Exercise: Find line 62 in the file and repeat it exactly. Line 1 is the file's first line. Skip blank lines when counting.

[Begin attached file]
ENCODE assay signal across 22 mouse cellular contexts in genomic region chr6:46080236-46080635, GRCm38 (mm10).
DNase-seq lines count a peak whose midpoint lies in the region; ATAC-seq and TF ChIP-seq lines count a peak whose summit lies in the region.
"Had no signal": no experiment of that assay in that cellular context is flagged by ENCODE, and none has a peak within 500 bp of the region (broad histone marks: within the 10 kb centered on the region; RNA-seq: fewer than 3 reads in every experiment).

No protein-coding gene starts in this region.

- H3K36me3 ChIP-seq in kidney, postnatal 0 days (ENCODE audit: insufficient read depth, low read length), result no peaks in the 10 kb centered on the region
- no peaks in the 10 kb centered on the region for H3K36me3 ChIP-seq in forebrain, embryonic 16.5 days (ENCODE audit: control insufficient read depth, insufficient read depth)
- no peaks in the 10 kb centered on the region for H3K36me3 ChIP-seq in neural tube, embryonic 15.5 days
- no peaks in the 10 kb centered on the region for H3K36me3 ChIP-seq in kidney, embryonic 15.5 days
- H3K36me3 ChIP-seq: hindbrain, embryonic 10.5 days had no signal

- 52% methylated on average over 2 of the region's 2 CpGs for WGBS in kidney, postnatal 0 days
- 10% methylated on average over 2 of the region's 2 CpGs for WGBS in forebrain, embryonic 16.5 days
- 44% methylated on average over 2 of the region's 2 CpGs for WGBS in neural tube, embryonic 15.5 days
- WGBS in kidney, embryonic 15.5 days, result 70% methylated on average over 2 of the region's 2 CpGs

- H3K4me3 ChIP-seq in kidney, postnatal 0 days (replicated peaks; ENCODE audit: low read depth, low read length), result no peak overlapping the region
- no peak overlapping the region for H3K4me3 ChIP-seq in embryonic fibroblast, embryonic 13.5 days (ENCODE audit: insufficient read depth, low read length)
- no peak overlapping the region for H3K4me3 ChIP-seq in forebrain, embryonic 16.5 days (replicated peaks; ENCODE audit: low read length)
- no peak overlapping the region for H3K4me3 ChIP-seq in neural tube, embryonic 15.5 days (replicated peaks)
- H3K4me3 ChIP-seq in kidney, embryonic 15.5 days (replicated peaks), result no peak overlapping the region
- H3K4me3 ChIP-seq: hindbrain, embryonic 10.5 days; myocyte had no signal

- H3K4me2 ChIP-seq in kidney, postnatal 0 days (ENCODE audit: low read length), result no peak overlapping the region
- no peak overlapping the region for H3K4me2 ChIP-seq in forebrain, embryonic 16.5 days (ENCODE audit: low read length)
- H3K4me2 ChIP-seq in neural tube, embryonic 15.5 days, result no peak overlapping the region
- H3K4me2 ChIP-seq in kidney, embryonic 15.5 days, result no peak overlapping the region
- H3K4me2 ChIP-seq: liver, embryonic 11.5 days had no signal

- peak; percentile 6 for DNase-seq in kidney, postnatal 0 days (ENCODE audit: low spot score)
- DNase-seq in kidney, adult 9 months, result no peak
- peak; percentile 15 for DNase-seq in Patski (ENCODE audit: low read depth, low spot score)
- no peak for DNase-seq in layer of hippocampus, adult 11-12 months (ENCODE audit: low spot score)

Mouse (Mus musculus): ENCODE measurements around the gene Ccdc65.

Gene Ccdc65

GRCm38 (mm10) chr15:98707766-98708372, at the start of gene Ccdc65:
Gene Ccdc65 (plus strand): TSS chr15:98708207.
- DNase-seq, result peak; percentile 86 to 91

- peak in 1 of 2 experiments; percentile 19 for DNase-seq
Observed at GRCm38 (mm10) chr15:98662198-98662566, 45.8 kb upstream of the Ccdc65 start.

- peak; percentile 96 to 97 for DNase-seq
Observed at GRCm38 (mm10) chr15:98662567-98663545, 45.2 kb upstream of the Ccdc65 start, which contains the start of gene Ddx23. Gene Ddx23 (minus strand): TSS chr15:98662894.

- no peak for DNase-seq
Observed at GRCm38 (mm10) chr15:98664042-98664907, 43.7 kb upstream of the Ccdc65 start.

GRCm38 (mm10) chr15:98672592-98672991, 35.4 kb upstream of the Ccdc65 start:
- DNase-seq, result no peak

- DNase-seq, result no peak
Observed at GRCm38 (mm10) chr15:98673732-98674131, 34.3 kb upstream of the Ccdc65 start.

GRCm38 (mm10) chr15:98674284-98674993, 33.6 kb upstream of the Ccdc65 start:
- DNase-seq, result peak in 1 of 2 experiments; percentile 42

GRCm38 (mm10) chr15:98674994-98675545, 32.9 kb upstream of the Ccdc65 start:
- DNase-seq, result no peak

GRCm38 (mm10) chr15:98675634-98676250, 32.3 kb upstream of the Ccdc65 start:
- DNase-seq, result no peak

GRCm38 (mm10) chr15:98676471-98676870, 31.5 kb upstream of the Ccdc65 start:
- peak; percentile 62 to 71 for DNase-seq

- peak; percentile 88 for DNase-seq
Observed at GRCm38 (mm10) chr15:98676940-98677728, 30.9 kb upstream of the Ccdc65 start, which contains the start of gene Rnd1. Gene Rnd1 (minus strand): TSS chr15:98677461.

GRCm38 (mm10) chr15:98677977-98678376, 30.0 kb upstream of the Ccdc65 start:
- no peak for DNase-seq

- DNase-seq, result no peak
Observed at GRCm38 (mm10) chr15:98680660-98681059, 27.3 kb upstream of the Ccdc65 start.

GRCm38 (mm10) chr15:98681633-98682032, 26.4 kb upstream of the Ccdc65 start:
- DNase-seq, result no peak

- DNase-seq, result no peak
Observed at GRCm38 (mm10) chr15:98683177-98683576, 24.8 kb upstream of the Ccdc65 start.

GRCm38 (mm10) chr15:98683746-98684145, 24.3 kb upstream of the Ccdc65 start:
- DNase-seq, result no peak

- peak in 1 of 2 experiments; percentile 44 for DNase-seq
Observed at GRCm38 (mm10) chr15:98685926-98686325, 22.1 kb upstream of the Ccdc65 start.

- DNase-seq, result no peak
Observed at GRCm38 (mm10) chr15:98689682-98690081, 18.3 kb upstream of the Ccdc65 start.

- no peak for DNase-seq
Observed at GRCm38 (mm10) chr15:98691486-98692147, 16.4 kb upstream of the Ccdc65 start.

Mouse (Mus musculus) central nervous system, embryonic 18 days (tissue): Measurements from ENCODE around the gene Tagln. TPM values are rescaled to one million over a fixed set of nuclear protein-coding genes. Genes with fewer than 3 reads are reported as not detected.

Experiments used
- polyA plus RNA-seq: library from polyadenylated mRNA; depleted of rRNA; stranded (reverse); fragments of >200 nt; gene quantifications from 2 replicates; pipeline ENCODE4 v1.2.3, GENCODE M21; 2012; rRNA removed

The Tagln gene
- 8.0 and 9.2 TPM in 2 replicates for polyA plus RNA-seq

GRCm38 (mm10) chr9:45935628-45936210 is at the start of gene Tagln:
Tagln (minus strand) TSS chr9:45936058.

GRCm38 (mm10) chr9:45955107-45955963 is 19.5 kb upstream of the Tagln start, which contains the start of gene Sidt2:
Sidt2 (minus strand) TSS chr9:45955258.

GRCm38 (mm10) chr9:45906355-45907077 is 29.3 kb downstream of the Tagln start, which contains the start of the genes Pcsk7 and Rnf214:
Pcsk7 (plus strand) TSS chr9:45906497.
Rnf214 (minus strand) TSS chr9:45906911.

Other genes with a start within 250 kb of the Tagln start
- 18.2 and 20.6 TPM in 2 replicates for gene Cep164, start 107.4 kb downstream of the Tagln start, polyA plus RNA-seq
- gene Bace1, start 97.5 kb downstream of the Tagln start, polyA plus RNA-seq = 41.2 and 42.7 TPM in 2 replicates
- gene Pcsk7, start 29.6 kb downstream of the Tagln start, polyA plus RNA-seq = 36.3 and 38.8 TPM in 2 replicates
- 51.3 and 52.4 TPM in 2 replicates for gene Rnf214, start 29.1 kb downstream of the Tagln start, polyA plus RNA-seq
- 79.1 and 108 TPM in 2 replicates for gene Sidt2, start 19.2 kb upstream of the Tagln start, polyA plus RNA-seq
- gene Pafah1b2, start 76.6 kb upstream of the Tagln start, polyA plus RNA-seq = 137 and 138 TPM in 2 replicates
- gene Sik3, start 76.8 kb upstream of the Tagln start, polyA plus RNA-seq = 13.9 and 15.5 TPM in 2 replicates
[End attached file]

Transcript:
GRCm38 (mm10) chr15:98683746-98684145, 24.3 kb upstream of the Ccdc65 start: